The association of “bum” with “bummeln” or bummler” is offered as a probability, or as a possibility --- not by any means a certainty, and it looks pretty weak to me.  I am no German scholar, but I think “bummeln” means more than “to loaf” or “to be a vagrant”. Consider J.K. Jerome’s Three Men on the Bummel --- or, if you think that’s an Englishman’s imperfect understanding of the word, there’s the song from Gilbert’s (not W. S.!) operetta Chaste Susanna: wenn der Vater mit dem Sohne auf den Bummel geht.
in both cases, the sense of the word is something like “a cheerful outing”.  I do think the world’s greatest dictionaries might try harder.
Does my suggestion of a Dutch origin draw a blank? where’s Dutchtoo disappeared to? Blackgrey?

The first word that sprang to mind when I read this was the boemeltrein. This is a local train that stops at every station and in my mind the boemel part referred to the rattling ang groaning sounds that overused train compartments make (perhaps a cognate of the original sense of ‘bumble’). This turns out to be completely wrong so I am glad you drew my attention to this!

My Van Dale etymological dictionary gives the root as German bummeln (same word you are referring to), which it teasingly adds is ‘probably onomatopoeic’. It also confirms your comments on the subtly different meaning: ‘a pleasant promenade’.

The modern verb that survives in Dutch is boemelen, which means (new English verb alert!) ‘to pubcrawl’. More popular is the expression aan de boemel zijn, which means to go out partying. De Boemel is also a popular name for pubs as I found after 10 seconds googling…

...which led to a bit more detail in an article on the excellent Onze Taal (’Our Language’) website on the above-mentioned expression. It carried on where the Van Dale stopped, saying that the bum sound was applied to clocks striking the hour, and later evolved to describing the action of the pendulum, easily swaying back and forward. Thence the sense of going around enjoying yourself in a bohemic, unworried manner.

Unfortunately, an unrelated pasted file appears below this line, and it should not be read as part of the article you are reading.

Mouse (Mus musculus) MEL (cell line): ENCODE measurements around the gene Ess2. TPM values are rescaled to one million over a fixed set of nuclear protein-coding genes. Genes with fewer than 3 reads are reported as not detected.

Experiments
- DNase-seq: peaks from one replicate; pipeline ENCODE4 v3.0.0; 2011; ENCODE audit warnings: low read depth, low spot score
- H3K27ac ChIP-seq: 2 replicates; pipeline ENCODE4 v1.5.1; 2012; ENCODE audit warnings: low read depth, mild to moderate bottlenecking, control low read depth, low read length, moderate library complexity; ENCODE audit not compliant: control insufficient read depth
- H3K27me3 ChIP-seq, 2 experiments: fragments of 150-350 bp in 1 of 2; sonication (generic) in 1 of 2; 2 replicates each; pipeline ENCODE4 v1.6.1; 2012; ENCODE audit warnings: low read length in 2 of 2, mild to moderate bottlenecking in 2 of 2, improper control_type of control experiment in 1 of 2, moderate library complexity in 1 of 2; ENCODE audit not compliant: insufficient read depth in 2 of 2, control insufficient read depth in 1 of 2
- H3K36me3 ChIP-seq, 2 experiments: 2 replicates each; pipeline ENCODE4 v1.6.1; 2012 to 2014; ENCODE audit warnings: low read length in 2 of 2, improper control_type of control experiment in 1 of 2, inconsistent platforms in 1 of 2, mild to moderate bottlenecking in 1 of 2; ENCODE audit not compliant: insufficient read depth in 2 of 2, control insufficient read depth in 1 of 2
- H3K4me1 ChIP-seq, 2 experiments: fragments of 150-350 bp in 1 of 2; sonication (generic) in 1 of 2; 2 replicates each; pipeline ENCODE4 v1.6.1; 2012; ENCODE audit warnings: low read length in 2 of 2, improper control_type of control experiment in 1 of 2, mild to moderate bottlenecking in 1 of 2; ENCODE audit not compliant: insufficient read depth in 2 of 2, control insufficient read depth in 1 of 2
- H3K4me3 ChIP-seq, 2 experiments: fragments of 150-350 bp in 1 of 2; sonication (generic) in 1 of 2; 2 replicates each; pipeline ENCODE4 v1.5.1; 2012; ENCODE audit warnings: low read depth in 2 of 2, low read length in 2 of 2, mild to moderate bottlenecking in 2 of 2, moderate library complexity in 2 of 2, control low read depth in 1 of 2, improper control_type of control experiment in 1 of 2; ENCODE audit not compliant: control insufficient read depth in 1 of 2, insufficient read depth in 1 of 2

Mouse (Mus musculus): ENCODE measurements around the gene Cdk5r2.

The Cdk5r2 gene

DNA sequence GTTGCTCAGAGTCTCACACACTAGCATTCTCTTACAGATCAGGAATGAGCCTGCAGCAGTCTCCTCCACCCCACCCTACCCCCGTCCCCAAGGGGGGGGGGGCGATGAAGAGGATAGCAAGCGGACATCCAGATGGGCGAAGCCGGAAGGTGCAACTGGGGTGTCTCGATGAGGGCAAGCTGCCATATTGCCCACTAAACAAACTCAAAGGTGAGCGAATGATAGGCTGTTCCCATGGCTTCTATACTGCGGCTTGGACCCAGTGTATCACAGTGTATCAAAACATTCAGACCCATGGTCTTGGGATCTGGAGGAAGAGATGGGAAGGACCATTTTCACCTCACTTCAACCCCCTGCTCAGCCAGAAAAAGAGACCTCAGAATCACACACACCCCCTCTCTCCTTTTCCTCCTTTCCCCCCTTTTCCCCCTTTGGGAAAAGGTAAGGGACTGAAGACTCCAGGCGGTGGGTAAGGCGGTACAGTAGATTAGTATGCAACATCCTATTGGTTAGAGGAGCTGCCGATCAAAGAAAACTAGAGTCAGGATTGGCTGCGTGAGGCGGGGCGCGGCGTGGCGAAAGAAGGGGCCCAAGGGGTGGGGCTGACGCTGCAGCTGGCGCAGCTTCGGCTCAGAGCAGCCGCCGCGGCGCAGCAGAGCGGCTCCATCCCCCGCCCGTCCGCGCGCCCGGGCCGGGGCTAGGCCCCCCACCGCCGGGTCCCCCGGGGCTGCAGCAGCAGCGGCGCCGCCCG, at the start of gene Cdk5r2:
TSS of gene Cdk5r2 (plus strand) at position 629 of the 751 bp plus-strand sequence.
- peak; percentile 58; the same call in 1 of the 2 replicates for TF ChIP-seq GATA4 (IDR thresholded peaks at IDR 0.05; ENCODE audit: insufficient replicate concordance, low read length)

In view of all the above, I would say that any putative, particularly Dutch, role in the development of the American word ‘bum’ is entirely coincidental. Butwhaddaiknow.

------------------------------------

PS can someone verbalise the onomatopoeia involved in calling your hind parts ‘bum’? ;-)

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Posted: 30 November 2013 05:36 AM   [ Ignore ]   [ # 9 ]
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Thanks for the valuable input, BlackGrey.
Etymology On-line suggests a plausible explanation for the origin of “bum” meaning a vagrant (I know of no other source that does). It provides the (to me) surprising information that during the American Civil War, there were more than 200,000 German immigrants in the Union forces. On second thoughts, not so surprising. After the events of 1830 and 1848 in Europe, there was large-scale immigration from Germany to North and South America. Considerable areas of Southern Chile are populated almost entirely by descendants of German immigrants from that period.

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Posted: 30 November 2013 07:08 AM   [ Ignore ]   [ # 10 ]
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The German angle does seem more plausible when you present those facts.